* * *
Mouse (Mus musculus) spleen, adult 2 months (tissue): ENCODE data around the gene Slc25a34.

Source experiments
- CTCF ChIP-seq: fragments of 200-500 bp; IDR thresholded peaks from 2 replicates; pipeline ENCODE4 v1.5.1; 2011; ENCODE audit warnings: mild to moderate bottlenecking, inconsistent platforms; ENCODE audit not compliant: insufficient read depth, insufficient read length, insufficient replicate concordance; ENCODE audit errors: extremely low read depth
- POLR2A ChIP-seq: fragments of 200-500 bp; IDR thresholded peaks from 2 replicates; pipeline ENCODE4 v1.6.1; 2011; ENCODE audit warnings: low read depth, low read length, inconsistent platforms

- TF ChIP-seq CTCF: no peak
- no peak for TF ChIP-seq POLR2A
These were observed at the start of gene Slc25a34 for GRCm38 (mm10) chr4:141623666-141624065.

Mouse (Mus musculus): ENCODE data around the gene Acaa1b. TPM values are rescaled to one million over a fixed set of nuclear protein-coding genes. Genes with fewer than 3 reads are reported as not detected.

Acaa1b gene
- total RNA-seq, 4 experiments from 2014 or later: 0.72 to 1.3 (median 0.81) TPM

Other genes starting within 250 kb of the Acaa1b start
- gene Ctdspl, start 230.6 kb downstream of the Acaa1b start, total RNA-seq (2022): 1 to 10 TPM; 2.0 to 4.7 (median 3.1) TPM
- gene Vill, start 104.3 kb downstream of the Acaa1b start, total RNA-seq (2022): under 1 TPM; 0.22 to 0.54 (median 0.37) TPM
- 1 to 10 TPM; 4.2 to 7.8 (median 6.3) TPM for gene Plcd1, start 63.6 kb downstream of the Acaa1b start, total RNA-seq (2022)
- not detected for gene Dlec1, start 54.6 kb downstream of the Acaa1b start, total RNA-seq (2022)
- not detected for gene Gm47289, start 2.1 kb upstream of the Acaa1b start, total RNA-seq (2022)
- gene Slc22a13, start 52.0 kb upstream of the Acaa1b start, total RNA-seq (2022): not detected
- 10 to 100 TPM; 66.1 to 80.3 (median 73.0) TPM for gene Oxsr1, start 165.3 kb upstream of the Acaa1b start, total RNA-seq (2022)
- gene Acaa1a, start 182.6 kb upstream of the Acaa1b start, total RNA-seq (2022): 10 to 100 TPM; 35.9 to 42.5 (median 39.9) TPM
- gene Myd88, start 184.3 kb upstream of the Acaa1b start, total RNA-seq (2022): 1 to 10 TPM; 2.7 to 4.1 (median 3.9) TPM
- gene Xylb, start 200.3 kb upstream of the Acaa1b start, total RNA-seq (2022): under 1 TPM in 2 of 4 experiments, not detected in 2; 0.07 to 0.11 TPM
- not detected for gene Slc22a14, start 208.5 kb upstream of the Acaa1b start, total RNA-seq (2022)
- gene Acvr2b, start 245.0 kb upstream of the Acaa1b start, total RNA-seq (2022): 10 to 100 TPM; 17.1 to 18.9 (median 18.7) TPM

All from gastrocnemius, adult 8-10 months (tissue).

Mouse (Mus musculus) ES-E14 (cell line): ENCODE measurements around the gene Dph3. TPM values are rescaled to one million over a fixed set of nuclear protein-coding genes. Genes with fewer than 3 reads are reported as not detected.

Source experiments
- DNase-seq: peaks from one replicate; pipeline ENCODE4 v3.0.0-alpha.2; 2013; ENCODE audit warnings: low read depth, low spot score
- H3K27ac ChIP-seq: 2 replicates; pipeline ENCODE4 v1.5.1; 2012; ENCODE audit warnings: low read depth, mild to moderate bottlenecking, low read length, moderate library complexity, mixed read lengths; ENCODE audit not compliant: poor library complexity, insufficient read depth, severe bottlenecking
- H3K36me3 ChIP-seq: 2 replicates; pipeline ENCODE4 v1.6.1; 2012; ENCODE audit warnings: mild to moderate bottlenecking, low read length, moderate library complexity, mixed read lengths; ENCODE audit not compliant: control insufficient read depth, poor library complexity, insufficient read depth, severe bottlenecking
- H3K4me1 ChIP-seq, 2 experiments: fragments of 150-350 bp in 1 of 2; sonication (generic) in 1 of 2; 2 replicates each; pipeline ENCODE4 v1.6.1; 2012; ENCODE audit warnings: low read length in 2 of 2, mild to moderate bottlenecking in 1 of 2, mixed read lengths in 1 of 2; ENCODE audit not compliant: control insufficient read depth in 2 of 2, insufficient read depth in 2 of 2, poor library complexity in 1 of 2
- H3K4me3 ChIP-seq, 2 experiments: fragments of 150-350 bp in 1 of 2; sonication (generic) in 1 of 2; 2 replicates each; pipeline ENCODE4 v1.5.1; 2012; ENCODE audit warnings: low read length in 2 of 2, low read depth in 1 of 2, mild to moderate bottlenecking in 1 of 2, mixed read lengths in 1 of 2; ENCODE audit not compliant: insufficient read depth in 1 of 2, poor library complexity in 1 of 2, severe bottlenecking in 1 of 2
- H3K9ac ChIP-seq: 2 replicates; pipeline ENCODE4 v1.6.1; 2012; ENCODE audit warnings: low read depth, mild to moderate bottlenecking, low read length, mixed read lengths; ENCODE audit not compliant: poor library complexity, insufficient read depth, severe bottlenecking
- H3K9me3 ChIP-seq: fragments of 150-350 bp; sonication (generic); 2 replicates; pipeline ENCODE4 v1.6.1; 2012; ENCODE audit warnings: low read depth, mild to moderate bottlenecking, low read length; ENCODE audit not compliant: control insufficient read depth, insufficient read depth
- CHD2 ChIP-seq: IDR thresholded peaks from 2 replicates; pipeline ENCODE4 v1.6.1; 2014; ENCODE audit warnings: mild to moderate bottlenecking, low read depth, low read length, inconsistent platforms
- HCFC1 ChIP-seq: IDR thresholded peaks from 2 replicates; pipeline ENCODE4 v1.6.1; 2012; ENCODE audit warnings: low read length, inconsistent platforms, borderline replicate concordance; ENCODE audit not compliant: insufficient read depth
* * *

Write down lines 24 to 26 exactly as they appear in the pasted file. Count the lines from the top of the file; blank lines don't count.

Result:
All from gastrocnemius, adult 8-10 months (tissue).

Mouse (Mus musculus) ES-E14 (cell line): ENCODE measurements around the gene Dph3. TPM values are rescaled to one million over a fixed set of nuclear protein-coding genes. Genes with fewer than 3 reads are reported as not detected.

Source experiments